GREAT BARRINGTON -- A report on the need for housing in Berkshire County singled out the towns of Great Barrington, Sheffield, and Stockbridge as having a severe shortage of affordable housing.

More than half of households in each of these towns are "rent-burdened," which means residents spend more than 30 percent of their income on housing, according to preliminary findings from a report by the Berkshire Regional Planning Commission.

The findings pertaining to Great Barrington were presented recently to members of the Planning Board at the request of town planner Chris Rembold.

"This means that over half of renters are already struggling to cover their housing costs and the possibility of home ownership is virtually unattainable," the report states.

There's a glaring need for additional rental units and homes in these areas, according to the report. Fifty-nine percent of Stockbridge households are rent-burdened. In Great Barrington, it's 57 percent.

At 60 percent, Sheffield is most in need of affordable housing, according to the report. The study incorporated only towns that volunteered to take part.

Regional Planning Commission senior planner Patricia Mullins recommended town officials position themselves for state and federal funding for affordable housing projects by completing housing needs studies and plans, Mullins said.

"The main idea is that there is funding [available] ... but you have to position yourselves," Mullins said.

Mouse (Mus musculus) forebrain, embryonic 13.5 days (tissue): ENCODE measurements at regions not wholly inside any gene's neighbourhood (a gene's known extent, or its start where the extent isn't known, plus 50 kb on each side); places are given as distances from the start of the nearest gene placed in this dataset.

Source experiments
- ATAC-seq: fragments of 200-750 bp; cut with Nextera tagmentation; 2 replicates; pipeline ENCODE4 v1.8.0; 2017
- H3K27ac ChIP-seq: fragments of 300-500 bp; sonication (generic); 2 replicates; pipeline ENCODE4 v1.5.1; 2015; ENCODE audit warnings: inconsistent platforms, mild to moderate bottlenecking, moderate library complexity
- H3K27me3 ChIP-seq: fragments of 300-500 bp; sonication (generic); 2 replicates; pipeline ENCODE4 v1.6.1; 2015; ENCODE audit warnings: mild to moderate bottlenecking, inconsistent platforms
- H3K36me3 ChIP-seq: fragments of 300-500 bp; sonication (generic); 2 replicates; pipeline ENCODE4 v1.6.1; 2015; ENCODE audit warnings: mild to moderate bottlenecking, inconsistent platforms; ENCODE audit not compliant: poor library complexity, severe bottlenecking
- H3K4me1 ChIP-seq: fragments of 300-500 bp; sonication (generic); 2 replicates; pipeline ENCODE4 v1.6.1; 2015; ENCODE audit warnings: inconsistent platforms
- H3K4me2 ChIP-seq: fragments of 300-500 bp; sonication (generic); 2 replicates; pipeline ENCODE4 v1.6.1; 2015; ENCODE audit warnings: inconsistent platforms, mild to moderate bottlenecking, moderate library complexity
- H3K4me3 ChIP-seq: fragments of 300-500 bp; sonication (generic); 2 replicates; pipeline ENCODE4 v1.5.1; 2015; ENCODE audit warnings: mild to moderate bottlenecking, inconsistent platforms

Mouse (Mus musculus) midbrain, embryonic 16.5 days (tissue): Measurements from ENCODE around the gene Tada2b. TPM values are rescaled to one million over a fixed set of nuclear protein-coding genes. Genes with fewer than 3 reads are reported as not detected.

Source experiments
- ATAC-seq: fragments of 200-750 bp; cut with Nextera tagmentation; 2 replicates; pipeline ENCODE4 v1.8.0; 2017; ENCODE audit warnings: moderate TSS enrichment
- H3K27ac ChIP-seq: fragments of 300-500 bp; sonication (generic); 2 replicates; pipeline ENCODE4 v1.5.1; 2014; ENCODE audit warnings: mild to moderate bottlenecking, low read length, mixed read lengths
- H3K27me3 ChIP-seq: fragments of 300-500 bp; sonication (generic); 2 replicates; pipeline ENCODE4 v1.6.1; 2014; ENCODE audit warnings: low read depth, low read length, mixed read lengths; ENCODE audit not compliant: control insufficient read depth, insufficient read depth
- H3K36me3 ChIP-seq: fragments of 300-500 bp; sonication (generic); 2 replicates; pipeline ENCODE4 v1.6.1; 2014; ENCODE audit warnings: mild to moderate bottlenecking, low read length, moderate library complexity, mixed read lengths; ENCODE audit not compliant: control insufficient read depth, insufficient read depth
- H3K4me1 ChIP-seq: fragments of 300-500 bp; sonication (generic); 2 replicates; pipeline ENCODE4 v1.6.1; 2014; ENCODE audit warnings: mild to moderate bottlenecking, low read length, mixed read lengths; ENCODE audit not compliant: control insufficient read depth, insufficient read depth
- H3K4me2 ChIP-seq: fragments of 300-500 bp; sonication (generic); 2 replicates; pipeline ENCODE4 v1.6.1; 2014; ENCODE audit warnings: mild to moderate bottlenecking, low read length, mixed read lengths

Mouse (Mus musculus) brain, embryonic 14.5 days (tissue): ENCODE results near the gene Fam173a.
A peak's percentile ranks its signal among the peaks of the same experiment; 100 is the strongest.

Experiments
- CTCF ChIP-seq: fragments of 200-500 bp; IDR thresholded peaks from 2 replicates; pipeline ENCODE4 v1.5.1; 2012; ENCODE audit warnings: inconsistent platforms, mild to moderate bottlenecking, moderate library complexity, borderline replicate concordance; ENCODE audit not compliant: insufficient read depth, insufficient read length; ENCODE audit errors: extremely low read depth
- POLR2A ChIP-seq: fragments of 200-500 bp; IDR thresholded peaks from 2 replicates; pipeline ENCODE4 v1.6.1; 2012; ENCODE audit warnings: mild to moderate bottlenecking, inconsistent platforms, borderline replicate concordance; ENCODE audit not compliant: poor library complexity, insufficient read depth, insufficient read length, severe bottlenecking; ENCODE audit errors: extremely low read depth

According to a state ranking, Great Barrington is competitively positioned for government housing grants with a score of 33 out of 35. The score should make the town "very, very competitive for future grants," Mullins said.

In the last several decades, Great Barrington has increased its stock in housing. But available rentals have decreased, according to the report. The number of rental units have decreased from 1,139 in 2000 to about 1,054 at present, a decrease of 7.5 percent.

According to the report, the median price of a single-family home has tripled between 1990 and 2010 from $105,000 to $325,000. Rents have increased from $478 to $848 in the same time period.

The report was compiled with statistics from the 2010 U.S. Census, U.S. Department of Labor, U.S. Department of Revenue and other sources. Mullins said the Berkshire Regional Planning Commission is continuing to collect data for the report. The full findings are expected to be released in August.

To reach John Sakata:
jsakata@berkshireeagle.com,
or (413) 496-6240.
On Twitter: @jsakata